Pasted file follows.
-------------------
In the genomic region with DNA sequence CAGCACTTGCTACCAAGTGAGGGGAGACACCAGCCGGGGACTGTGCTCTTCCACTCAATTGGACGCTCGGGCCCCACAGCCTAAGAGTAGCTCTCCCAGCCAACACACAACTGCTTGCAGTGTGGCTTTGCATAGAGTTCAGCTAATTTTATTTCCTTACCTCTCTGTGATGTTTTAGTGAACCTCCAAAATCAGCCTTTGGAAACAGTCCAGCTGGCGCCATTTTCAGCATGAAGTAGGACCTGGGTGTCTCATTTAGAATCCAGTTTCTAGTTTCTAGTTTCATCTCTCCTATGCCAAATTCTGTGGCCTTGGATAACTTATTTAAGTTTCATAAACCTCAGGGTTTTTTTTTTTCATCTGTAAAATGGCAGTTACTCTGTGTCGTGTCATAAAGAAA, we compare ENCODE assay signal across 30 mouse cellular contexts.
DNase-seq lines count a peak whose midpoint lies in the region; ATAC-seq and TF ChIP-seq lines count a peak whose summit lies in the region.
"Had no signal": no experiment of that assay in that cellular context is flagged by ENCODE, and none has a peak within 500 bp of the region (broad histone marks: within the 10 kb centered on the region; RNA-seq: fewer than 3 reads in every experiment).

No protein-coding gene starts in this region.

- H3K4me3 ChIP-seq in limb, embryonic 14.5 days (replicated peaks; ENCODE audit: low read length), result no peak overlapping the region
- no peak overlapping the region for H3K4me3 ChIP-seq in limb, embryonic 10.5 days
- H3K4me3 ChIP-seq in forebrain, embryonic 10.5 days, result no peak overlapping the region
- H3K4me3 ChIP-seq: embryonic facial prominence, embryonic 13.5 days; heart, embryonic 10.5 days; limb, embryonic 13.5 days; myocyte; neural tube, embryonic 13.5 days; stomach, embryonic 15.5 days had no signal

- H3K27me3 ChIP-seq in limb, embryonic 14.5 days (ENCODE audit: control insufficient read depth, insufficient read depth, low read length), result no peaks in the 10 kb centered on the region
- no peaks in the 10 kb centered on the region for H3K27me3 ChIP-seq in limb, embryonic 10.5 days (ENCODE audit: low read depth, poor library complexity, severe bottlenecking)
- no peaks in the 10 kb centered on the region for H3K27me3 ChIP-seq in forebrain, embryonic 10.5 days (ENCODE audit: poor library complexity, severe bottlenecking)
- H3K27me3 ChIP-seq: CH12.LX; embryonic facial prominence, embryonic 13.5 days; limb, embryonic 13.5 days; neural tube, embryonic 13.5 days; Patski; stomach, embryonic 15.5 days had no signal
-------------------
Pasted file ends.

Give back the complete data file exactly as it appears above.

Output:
In the genomic region with DNA sequence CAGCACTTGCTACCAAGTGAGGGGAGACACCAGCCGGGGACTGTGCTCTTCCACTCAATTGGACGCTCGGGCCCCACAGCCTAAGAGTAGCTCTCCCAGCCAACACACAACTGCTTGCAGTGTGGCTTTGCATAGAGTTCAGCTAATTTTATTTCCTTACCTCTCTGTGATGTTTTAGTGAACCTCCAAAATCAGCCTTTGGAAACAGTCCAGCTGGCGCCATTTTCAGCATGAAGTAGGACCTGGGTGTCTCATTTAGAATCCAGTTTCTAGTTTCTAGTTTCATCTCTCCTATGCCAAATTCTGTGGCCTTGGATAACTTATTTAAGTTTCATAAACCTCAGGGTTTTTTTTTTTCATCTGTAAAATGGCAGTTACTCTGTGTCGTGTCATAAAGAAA, we compare ENCODE assay signal across 30 mouse cellular contexts.
DNase-seq lines count a peak whose midpoint lies in the region; ATAC-seq and TF ChIP-seq lines count a peak whose summit lies in the region.
"Had no signal": no experiment of that assay in that cellular context is flagged by ENCODE, and none has a peak within 500 bp of the region (broad histone marks: within the 10 kb centered on the region; RNA-seq: fewer than 3 reads in every experiment).

No protein-coding gene starts in this region.

- H3K4me3 ChIP-seq in limb, embryonic 14.5 days (replicated peaks; ENCODE audit: low read length), result no peak overlapping the region
- no peak overlapping the region for H3K4me3 ChIP-seq in limb, embryonic 10.5 days
- H3K4me3 ChIP-seq in forebrain, embryonic 10.5 days, result no peak overlapping the region
- H3K4me3 ChIP-seq: embryonic facial prominence, embryonic 13.5 days; heart, embryonic 10.5 days; limb, embryonic 13.5 days; myocyte; neural tube, embryonic 13.5 days; stomach, embryonic 15.5 days had no signal

- H3K27me3 ChIP-seq in limb, embryonic 14.5 days (ENCODE audit: control insufficient read depth, insufficient read depth, low read length), result no peaks in the 10 kb centered on the region
- no peaks in the 10 kb centered on the region for H3K27me3 ChIP-seq in limb, embryonic 10.5 days (ENCODE audit: low read depth, poor library complexity, severe bottlenecking)
- no peaks in the 10 kb centered on the region for H3K27me3 ChIP-seq in forebrain, embryonic 10.5 days (ENCODE audit: poor library complexity, severe bottlenecking)
- H3K27me3 ChIP-seq: CH12.LX; embryonic facial prominence, embryonic 13.5 days; limb, embryonic 13.5 days; neural tube, embryonic 13.5 days; Patski; stomach, embryonic 15.5 days had no signal